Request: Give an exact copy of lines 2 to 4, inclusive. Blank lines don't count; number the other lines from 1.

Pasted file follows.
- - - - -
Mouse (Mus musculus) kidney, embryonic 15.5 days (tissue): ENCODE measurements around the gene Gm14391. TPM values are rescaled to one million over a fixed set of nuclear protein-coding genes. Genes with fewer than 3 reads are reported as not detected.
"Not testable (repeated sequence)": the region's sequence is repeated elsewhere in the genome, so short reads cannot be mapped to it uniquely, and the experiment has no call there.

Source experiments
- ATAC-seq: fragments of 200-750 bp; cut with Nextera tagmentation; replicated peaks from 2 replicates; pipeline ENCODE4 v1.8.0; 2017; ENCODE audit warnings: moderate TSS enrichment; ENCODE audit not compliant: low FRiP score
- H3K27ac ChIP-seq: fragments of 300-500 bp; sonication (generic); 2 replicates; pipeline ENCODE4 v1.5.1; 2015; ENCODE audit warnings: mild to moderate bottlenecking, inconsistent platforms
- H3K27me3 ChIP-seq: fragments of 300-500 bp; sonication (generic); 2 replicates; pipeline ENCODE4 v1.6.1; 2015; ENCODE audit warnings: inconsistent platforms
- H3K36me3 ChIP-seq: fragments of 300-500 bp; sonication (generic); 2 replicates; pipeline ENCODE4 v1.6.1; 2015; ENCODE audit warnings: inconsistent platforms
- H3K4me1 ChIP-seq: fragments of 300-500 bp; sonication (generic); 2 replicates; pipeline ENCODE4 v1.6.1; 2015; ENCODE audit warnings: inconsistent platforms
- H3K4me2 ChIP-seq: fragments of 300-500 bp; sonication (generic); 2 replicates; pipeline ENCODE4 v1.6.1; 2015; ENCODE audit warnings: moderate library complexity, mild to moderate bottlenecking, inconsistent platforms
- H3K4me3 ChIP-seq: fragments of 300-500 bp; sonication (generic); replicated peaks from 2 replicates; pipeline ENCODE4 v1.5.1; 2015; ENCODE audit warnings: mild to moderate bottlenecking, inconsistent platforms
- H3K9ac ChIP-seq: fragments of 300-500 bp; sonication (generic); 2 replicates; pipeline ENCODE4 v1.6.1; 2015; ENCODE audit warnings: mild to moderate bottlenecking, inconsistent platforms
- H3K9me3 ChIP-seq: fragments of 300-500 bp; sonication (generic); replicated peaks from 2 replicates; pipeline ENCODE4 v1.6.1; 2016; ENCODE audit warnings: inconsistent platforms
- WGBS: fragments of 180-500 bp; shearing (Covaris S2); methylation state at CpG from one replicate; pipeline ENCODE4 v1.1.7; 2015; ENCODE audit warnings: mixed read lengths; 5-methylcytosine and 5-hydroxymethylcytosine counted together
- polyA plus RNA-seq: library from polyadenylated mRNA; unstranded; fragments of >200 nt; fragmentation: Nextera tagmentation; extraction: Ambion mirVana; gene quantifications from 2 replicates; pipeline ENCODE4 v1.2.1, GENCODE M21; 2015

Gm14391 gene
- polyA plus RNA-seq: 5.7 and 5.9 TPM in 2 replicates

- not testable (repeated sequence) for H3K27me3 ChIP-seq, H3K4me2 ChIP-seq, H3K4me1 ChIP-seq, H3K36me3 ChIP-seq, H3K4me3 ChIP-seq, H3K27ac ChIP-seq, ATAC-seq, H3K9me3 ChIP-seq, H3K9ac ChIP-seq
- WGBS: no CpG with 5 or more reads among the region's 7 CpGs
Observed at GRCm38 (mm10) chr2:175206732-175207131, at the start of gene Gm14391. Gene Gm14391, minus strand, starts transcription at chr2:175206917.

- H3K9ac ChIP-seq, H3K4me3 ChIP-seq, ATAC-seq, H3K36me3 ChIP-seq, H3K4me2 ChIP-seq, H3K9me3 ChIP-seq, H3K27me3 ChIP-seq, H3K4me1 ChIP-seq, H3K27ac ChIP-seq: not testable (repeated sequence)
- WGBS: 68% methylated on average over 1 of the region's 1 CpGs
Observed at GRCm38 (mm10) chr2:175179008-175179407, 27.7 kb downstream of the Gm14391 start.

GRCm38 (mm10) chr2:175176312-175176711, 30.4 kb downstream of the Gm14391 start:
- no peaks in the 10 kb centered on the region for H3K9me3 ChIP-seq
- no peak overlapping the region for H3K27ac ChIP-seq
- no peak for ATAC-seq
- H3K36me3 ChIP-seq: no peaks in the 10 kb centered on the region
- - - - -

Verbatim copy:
"Not testable (repeated sequence)": the region's sequence is repeated elsewhere in the genome, so short reads cannot be mapped to it uniquely, and the experiment has no call there.

Source experiments
- ATAC-seq: fragments of 200-750 bp; cut with Nextera tagmentation; replicated peaks from 2 replicates; pipeline ENCODE4 v1.8.0; 2017; ENCODE audit warnings: moderate TSS enrichment; ENCODE audit not compliant: low FRiP score